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Sergei PROKOFIEV (1891-1953)
Symphony No 5 in B-flat Op 100 (1944) [39:43]
Symphony No 6 in E-flat minor Op 111 (1947) [37:08]
USSR Radio Symphony Orchestra/Leopold Stokowski
New York Philharmonic Symphony Orchestra/Leopold Stokowski
rec. 1958, Tchaikovsky Hall, Moscow (No 5); 1949, Carnegie Hall, New York (No 6)
PRISTINE PASC161 [78:51]

This will serve as indispensable testimony when weighing up Prokofiev’s later years and the living history of early performances of these two symphonies from those years. Naturally it’s Prokofiev in mono, but the disc allows us to hear the Sixth from a time while the composer was still alive and a Fifth from just five years after his death. The latter derives from a Melodiya LP and the Sixth from the work’s first US broadcast.

The Fifth has a few rough passages when heard at close quarters but they are few. Overall, this is a recording in sombre raiment but a performance coloured with dour confidence. As far as I can see this is Stokowski’s only work with Melodiya: a rara avis indeed. It was inscribed during Stokowski's 1958 Russian tour; his only studio recording of any symphony by Prokofiev.

As a reading and audio document it’s not excessively flamboyant. The conductor finds tenderness at 9:05 in the first movement but it’s not all soft-focus sentimentality. Stokowski underlines a moment of gritty determination at 10:00. The start of the second movement looks forward in studio session terms to the start of Rozhdestvensky’s wonderful Romeo and Juliet with the Symphonic Orchestra of the State Academic Bolshoi Theatre. That was in 1959 and the complete ballet in that reading and in unmissable sound is on Pristine’s PASC424. At 5:32 there’s the delightfully oompah-ed brass from which the conductor snatches some almost romantic moments. Notable also is the tortured passion in the third movement with a certain tensile strain in the leisurely paid-out high strings. In the finale Stokowski proves himself the master of the moment with coruscating string pirouettes. They are heard in tumbling motion, close-up and shedding clouds of sparks.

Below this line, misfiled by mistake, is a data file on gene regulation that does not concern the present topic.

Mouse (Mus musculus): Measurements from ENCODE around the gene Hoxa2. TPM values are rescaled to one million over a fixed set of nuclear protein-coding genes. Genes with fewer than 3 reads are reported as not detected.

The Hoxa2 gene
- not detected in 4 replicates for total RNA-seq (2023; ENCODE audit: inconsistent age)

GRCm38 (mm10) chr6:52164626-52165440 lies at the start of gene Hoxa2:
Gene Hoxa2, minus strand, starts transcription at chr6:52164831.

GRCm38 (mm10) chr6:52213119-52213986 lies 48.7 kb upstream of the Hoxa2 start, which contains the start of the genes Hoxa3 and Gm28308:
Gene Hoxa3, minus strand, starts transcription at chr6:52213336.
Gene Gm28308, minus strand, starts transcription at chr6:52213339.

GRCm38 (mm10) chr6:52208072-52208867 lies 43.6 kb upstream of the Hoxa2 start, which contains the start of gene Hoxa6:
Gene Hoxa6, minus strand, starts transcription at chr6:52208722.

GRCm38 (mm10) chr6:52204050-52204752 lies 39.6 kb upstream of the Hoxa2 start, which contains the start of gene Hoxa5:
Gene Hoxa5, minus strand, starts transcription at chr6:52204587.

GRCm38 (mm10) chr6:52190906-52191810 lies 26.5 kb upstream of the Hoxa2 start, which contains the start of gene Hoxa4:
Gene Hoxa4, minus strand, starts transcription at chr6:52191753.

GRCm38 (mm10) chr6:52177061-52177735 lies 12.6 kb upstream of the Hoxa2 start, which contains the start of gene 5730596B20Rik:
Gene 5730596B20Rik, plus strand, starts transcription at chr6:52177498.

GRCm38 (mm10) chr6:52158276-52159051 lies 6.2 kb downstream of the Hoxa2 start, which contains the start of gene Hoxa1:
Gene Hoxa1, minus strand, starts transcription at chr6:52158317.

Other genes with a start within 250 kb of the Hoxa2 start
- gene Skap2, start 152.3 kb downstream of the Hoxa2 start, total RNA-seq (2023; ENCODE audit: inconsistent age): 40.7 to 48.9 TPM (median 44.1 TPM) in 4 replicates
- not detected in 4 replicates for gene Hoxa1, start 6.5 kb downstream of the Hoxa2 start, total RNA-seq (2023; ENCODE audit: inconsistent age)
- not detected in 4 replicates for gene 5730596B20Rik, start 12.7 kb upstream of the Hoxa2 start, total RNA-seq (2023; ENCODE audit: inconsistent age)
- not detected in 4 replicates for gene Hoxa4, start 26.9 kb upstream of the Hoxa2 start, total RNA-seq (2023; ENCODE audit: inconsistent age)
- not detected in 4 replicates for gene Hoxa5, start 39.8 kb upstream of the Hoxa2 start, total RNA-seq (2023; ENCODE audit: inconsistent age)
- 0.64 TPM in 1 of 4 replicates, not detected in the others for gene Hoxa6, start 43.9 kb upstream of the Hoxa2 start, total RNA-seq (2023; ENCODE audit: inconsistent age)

As a work the Sixth Symphony has more grit and more of an epic sense than the Fifth. While it lacks the popular whistleable qualities of the Seventh, this Sixth, which was recorded at Carnegie Hall on 4 December 1949 with New York Philharmonic Symphony Orchestra, is blest with one of the great openings of any Symphony even if this superb gesture is not consistently sustained. Still, the symphony has about it a gawky romance which transcend the circus moments (which we also hear in Shostakovich’s symphonies 6 and 9). There are some masterful paragraphs including a breathtaking tenderness in I (e.g. at 3:40) and the vibrant image of a bugle seemingly blown against the winds of war in an icefield floe. We are aware of an audience (a cough at 9:29) that is otherwise quiet apart from the ambient noise of the presence of people. In II the long-breathed lines make their impact even if the music tells us that they are never quite liberated. There is applause at the end and some gentle electrical crackling in the last movement. The radio announcer speaks of this being the work’s first broadcast in USA. It was also its fourth performance in that country.

There are, we are told, no other recordings of Stokowski conducting the Sixth. This was also his final performance of the work. It is taken from a reel-to-reel tape copy of original acetates from the collection of none other than Edward Johnson.

This disc strikes a nice balance of listening pleasure, fantasy and historical significance. There’s also a prized reassurance that we are hearing some very rare Stokowskiana.

Rob Barnett



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